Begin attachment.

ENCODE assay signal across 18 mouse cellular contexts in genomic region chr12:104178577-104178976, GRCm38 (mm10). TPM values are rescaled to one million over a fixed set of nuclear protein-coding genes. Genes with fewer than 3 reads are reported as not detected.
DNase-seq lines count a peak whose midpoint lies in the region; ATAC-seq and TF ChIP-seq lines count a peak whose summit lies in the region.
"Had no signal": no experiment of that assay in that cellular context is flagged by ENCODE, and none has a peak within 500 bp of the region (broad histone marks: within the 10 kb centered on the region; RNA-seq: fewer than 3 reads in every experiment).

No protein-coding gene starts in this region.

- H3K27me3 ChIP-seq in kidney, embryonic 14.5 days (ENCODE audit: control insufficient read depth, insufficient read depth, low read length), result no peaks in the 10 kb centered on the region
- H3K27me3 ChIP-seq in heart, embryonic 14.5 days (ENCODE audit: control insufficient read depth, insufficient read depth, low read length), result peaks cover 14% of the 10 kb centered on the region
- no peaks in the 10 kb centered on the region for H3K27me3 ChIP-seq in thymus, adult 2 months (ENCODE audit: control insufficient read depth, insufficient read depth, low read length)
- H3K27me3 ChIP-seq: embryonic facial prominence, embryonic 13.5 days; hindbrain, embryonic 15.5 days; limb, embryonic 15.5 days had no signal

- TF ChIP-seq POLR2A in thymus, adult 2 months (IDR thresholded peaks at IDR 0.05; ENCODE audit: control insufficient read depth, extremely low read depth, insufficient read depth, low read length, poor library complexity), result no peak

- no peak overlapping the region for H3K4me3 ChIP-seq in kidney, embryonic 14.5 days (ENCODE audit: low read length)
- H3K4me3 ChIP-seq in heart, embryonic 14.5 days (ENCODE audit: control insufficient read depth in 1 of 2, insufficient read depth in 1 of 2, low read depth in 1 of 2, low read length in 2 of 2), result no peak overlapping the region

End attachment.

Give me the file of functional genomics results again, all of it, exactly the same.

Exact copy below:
ENCODE assay signal across 18 mouse cellular contexts in genomic region chr12:104178577-104178976, GRCm38 (mm10). TPM values are rescaled to one million over a fixed set of nuclear protein-coding genes. Genes with fewer than 3 reads are reported as not detected.
DNase-seq lines count a peak whose midpoint lies in the region; ATAC-seq and TF ChIP-seq lines count a peak whose summit lies in the region.
"Had no signal": no experiment of that assay in that cellular context is flagged by ENCODE, and none has a peak within 500 bp of the region (broad histone marks: within the 10 kb centered on the region; RNA-seq: fewer than 3 reads in every experiment).

No protein-coding gene starts in this region.

- H3K27me3 ChIP-seq in kidney, embryonic 14.5 days (ENCODE audit: control insufficient read depth, insufficient read depth, low read length), result no peaks in the 10 kb centered on the region
- H3K27me3 ChIP-seq in heart, embryonic 14.5 days (ENCODE audit: control insufficient read depth, insufficient read depth, low read length), result peaks cover 14% of the 10 kb centered on the region
- no peaks in the 10 kb centered on the region for H3K27me3 ChIP-seq in thymus, adult 2 months (ENCODE audit: control insufficient read depth, insufficient read depth, low read length)
- H3K27me3 ChIP-seq: embryonic facial prominence, embryonic 13.5 days; hindbrain, embryonic 15.5 days; limb, embryonic 15.5 days had no signal

- TF ChIP-seq POLR2A in thymus, adult 2 months (IDR thresholded peaks at IDR 0.05; ENCODE audit: control insufficient read depth, extremely low read depth, insufficient read depth, low read length, poor library complexity), result no peak

- no peak overlapping the region for H3K4me3 ChIP-seq in kidney, embryonic 14.5 days (ENCODE audit: low read length)
- H3K4me3 ChIP-seq in heart, embryonic 14.5 days (ENCODE audit: control insufficient read depth in 1 of 2, insufficient read depth in 1 of 2, low read depth in 1 of 2, low read length in 2 of 2), result no peak overlapping the region